A plaque remaining from the Big Apple Night Club at West 135th Street and Seventh Avenue in Harlem.

Above, a 1934 plaque from the Big Apple Night Club at West 135th Street and Seventh Avenue in Harlem. Discarded as trash in 2006. Now a Popeyes fast food restaurant on Google Maps.

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Entry from July 12, 2004
Manzana Principal (suggested in 1966)
It is sometimes claimed that "Big Apple" comes from the Spanish, "manzana principal," the "apple" or block of a city. "The word manzana, so frequently used at Valencia, signifies 'an assemblage of houses bounded on every side by a street'" was printed in Bradshaw's Illustrated Hand-book -- Spain and Portugal (1870) by Dr. Charnock.

"But I would be grateful to him if he would confirm or deny my suspicion that BIG APPLE is a transliteration of the older Mexican idiom 'manzana principal' for the main square of the town or the downtown area" was printed in Record Research in January 1966.

John Ciardi, a word researcher, accepted the "manzana" theory and wrote about it in a letter to the New York Times on July 19, 1978. It had then been thought that "Big Apple" came from jazz, and jazz comes from New Orleans, and New Orleans is close to Mexico (where Spanish is spoken). When it was later discovered (by me) that "the Big Apple" really does come from New Orleans, the New Orleans "manzana principal" theory sometimes gets added on. Jazz is again credited, even though "the Big Apple" did not appear in the jazz world before the 1930s.

I have read many 1920s New York Morning Telegraph racing reports from Agua Caliente (Tijuana, Mexico), where "Big Apple" is mentioned. "Manzana" is never mentioned.

Not a single relevant "manzana"/"Big Apple" citation turns up in millions of digitized newspaper database pages. Not one!

New Orleans is mostly a French town, not a Spanish one. The African American stablehands who used "Big Apple" in 1920 most likely did not speak Spanish. New York Morning Telegraph track writer John J. Fitz Gerald most likely did not speak Spanish. The readers of his column most likely did not speak Spanish.

This "manzana principal" theory for the origin of "Big Apple" as New York City's nickname has no historical basis.

La Gran Manzana ("The Big Apple" in English) is a merengue band that was named in 1982 in honor of New York City, where the band members lived at the time.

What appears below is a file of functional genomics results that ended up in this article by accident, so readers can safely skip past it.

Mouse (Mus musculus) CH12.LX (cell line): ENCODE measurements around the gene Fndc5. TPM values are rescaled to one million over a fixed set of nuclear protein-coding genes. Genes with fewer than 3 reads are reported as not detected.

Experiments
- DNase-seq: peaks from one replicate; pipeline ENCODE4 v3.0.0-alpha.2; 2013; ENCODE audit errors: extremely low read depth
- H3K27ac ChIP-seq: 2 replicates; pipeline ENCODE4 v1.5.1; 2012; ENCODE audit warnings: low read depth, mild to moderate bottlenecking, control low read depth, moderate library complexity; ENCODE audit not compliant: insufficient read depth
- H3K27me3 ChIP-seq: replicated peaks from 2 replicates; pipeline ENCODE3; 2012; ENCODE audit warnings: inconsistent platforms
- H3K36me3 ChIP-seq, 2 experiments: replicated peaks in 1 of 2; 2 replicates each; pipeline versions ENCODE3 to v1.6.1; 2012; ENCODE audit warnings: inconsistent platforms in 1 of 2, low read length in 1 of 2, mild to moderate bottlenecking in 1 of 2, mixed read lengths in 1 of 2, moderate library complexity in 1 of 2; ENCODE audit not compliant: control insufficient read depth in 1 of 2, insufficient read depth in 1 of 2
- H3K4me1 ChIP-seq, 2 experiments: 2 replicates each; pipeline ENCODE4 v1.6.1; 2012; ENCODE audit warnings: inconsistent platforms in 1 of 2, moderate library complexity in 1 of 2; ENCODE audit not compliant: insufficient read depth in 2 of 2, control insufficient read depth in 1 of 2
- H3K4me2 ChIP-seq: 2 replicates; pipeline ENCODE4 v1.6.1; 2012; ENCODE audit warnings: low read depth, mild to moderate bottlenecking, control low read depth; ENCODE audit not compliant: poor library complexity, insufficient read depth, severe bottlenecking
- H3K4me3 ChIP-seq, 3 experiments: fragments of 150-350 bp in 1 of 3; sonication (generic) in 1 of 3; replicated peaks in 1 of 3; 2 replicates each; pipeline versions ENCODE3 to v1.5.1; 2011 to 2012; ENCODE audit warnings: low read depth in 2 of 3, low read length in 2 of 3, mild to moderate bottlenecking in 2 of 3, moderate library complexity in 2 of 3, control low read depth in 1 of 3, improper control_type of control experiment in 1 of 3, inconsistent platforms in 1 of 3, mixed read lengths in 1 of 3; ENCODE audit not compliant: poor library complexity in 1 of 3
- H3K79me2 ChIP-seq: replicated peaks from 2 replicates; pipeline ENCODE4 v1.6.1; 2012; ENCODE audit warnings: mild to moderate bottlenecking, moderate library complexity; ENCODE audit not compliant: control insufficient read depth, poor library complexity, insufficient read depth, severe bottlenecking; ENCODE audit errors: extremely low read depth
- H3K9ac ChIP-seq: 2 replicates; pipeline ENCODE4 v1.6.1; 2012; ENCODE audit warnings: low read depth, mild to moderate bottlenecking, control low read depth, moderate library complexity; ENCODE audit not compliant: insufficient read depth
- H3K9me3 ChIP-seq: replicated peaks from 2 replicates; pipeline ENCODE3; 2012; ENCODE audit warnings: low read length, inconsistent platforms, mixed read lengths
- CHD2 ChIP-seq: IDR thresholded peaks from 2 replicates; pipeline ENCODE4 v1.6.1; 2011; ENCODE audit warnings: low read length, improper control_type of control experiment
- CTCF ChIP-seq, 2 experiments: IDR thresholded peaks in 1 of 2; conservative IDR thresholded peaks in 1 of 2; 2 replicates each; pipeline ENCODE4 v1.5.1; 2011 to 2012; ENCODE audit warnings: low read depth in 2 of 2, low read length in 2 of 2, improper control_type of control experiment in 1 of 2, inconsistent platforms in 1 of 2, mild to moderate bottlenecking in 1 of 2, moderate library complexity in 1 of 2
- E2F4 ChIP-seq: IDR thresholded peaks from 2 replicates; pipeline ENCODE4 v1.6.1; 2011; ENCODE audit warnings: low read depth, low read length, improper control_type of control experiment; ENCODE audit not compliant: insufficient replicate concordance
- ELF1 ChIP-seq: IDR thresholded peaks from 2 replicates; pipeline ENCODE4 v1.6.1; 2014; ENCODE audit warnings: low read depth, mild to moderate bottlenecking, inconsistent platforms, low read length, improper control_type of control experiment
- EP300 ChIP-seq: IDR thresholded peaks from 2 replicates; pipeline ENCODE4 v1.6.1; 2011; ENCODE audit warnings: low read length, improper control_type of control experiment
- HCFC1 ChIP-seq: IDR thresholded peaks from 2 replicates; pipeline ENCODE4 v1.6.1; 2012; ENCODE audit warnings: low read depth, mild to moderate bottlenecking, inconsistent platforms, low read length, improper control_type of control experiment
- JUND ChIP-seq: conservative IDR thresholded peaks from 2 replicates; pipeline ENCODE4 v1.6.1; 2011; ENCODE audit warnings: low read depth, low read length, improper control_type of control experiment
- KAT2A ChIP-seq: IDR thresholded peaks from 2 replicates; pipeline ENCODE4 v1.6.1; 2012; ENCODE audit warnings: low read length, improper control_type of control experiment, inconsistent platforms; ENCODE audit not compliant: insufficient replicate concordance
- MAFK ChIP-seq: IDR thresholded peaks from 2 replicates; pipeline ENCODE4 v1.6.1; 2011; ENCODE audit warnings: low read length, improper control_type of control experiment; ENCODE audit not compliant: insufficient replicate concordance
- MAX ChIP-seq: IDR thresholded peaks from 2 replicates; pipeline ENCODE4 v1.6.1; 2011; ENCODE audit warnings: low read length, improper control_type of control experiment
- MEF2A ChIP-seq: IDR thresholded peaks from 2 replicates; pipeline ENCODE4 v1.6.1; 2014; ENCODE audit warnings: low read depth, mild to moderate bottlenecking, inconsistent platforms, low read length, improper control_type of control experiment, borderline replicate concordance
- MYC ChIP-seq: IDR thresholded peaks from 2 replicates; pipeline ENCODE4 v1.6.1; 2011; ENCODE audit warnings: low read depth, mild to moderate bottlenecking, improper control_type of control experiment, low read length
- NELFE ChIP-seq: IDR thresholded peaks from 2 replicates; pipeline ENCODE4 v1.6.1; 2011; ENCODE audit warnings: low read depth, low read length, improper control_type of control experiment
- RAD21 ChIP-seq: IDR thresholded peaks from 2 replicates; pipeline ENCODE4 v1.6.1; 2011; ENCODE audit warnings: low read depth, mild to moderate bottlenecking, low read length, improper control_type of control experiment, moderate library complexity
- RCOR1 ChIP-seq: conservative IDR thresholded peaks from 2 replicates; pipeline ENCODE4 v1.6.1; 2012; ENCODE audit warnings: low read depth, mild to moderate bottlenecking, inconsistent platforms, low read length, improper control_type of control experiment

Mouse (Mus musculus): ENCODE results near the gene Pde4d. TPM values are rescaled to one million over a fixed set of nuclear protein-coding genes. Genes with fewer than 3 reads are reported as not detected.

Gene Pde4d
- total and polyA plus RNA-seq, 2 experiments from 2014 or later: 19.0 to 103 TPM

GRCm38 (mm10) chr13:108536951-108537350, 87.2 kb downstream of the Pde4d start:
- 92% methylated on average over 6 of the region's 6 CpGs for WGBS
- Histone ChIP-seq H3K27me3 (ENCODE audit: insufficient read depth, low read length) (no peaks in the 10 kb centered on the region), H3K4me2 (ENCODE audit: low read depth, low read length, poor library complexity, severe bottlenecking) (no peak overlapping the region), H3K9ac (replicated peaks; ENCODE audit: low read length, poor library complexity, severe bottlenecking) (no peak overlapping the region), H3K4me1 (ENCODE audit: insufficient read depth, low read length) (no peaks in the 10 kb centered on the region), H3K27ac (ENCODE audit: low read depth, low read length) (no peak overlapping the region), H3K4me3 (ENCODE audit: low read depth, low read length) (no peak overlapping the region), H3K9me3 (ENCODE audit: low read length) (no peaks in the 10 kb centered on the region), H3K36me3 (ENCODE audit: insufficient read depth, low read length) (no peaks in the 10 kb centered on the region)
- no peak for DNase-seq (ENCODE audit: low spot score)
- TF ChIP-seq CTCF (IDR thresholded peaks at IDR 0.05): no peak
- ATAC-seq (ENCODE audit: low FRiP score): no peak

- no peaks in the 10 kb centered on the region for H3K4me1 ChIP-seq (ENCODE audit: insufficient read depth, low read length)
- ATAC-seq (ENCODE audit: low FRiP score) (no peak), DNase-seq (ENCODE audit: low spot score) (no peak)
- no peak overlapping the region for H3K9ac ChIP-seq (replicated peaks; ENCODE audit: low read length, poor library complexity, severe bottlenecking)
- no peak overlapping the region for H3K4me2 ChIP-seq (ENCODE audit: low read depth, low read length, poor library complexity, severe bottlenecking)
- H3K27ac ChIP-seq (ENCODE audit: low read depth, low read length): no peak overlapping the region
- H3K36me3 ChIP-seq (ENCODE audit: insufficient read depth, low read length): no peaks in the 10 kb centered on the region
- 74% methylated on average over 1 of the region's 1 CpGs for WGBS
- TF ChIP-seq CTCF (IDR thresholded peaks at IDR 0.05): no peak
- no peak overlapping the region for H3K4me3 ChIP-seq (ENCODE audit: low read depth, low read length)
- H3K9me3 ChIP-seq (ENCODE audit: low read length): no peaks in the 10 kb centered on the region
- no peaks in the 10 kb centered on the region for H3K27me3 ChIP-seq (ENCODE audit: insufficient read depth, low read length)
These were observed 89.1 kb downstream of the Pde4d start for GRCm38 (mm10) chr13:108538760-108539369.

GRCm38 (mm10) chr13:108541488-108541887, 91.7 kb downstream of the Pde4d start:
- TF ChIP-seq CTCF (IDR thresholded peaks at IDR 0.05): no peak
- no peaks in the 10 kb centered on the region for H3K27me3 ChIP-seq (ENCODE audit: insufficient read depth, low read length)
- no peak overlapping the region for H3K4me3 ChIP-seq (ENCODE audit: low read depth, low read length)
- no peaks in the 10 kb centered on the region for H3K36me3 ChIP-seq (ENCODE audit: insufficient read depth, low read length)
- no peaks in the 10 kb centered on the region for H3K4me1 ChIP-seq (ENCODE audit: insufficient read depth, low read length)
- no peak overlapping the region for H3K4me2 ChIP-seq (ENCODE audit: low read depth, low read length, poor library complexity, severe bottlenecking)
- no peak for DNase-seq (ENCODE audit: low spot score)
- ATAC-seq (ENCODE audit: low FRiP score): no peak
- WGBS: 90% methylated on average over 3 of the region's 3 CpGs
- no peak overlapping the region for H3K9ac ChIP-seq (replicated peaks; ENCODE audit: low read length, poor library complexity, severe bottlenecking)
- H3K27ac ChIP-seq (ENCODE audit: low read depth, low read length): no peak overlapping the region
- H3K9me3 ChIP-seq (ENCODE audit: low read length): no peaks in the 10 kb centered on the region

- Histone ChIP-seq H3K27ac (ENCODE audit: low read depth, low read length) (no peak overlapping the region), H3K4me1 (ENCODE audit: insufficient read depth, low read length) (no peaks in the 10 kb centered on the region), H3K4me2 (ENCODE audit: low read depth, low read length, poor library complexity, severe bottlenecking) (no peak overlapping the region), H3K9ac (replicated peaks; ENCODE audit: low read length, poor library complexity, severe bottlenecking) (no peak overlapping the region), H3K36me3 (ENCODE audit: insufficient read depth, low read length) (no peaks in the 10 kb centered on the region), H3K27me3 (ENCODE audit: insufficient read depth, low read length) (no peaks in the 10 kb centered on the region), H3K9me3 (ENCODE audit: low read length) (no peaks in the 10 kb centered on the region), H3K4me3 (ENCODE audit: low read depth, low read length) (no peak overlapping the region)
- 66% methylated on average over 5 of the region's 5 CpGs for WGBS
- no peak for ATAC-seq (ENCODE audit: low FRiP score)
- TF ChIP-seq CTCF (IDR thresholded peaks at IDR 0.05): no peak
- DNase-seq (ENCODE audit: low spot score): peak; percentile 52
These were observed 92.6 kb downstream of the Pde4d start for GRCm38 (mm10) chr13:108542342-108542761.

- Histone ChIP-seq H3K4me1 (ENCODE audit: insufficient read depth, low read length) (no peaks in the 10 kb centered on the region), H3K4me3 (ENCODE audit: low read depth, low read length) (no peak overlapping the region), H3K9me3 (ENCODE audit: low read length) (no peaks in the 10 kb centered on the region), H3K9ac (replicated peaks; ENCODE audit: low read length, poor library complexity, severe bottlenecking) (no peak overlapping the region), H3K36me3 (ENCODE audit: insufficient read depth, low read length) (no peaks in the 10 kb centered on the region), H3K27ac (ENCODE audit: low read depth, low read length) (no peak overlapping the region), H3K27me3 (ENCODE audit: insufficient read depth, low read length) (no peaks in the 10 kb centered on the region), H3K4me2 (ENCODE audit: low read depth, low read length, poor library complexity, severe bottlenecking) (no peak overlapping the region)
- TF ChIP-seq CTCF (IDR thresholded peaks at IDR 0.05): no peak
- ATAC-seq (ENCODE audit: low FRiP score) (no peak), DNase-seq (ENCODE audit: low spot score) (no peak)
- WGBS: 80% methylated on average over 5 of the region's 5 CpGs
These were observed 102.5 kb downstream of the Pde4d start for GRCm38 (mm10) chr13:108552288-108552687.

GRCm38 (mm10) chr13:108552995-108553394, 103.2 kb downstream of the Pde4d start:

Bradshaw's Illustrated Hand-book
Spain and Portugal
By Dr. Charnock
London: W. J. Adams
1870
Pg. 87: The word manzana, so frequently used at Valencia, signifies "an assemblage of houses bounded on every side by a street."

January 1966, Record Research, pg. 7:
BEYOND THE IMPRESSION
ETYMOLOGY
REPORTED BY JOHN STEINER
(...)
If anyone wanted to take JAZZ LEXIKON (sic) apart, he could do a fair job using only the legends on phonograph records as the source for words and phrases used in specific connotation by jazz and bluesmen.

I can see why Gold might prefer to leave MAINSTEM to a theatrical lexicographer, despite its being a jazz title; and why he might assign MAINLINER to a junky monographer. But I would be grateful to him if he would confirm or deny my suspicion that BIG APPLE is a transliteration of the older Mexican idiom "manzana principal" for the main square of the town or the downtown area.

19 July 1978, New York (NY) Times, "Letters," pg. C13, col. 1:
TO THE LIVING SECTION:

Your account of the origin of the Big Apple stops short of the gist of it.

It was originally Spanish "manzana principal." The Spanish dictionaries used in school render "manzana" as apple, but its root sense is "a tract of land." and in common usage it means "a city block." A "manzana principal" is, therefore, a main block of a city's downtown area, the main stem, where the action is, the big time.

Translated as Big Apple by New Orleans jazzmen around 1900 with the sense "the big time," the idiom passed into show biz, from which Charles Gillett of the New York Convention and Visitors Bureau picked it up and began in 1970 to promote it as an official nickname of New York.
(...)
JOHN CIARDI
Metuchen, New Jersey
Posted by Barry Popik
New York CityThe Big Apple1970s-present: False Etymologies • Monday, July 12, 2004 • Permalink